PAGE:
Anita Patterson (Boston University, English)
“‘Projections in the Haiku Manner’: Richard Wright and Transpacific Modernism”

3:00-3:30 Coffee Break

3:30-5:00 Haiku in the World:

Discussant: Wiebke Denecke (Boston University, WLL East Asian Literature)

Faryaneh Fadaeiresketi (Heidelberg University)
“Haiku in Iran and the ‘Haiku Effect’ in Contemporary Persian Poetry”

Christopher Maurer (Boston University, Romance Studies)
“‘This Lyrical Box of Chocolates’:  Lorca Discovers Haiku”

Catherine Yeh (Boston University, WLL)
“Japanese Haiku and the Formation of Chinese Short Poetry”

PAPER ABSTRACTS AND SPEAKER BIOS (in alphabetical order)

“Abe Yoshishige on ‘Masaoka Shiki as a Person’”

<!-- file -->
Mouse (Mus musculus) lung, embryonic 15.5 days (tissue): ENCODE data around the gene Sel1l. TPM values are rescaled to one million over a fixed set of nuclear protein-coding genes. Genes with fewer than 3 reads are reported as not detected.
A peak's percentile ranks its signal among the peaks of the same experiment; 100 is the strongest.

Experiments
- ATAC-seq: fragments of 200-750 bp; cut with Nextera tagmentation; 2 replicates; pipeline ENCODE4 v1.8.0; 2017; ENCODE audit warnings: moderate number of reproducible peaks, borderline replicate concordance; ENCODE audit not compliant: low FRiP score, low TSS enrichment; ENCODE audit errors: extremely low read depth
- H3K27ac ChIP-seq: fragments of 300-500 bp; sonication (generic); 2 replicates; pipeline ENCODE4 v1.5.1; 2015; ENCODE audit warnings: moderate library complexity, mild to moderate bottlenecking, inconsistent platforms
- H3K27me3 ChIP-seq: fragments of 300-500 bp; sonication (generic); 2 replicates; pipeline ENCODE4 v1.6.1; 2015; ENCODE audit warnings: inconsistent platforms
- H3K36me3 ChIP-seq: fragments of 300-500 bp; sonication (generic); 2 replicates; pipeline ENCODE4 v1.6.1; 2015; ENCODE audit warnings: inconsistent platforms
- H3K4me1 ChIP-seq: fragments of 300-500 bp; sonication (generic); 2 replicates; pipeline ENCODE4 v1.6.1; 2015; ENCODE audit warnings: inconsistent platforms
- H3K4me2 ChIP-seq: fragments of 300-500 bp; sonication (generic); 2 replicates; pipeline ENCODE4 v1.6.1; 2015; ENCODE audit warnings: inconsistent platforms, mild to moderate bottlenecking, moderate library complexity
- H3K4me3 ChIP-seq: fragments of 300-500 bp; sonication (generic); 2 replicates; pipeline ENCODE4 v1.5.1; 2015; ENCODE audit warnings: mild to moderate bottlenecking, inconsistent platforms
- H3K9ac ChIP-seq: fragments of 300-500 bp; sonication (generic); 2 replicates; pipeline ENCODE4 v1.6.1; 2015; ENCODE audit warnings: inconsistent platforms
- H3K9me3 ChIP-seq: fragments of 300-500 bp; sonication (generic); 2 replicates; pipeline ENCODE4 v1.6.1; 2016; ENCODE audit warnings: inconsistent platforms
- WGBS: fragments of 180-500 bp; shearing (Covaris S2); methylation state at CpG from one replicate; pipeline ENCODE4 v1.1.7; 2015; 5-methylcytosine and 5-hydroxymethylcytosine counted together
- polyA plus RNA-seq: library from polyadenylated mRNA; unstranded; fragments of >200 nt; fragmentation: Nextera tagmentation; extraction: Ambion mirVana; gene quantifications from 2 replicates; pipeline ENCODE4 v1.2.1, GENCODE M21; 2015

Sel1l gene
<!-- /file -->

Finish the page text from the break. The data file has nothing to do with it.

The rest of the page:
In his essay on Masaoka Shiki on the fiftieth anniversary of his death, Abe Yoshishige discusses his view of Shiki “as a person,” based on the anecdotes he has heard from his friends, relatives, and the novelist Natsume Sōseki, as well as on his own reading of some of Shiki’s works (sixteen years his junior, Abe’s first-hand experience with Shiki was rather limited).  Abe’s father, Abe Yoshitō, studied the Chinese classics under Shiki’s maternal grandfather, Ōhara Kanzan, and his family closely associated with Shiki’s mother, uncles and cousins.  Yoshitō the doctor even saved Shiki’s life when he suffered from cholera as a fourteen-year-old.  Abe also talks about Sōseki’s jestful description of Shiki as a “nikui otoko,” (hateful, or headstrong person) which, together with other comparative observations of them which Abe makes, adds color to his characterization of Shiki.  Beneath the tone of characteristic Confucian austerity, we get glimpses of Abe’s warm feelings and pride about Shiki’s achievement as a native of Matsuyama. Through a reading of this very personal, meandering essay, and Sōseki’s short piece titled “Masaoka Shiki,” this paper tries to take stock of the figure of Shiki as he appeared to Abe and others, as well as of the homosocial cultural milieu of which Shiki, Sōseki, and Abe Yoshishige were a part in the late nineteenth century.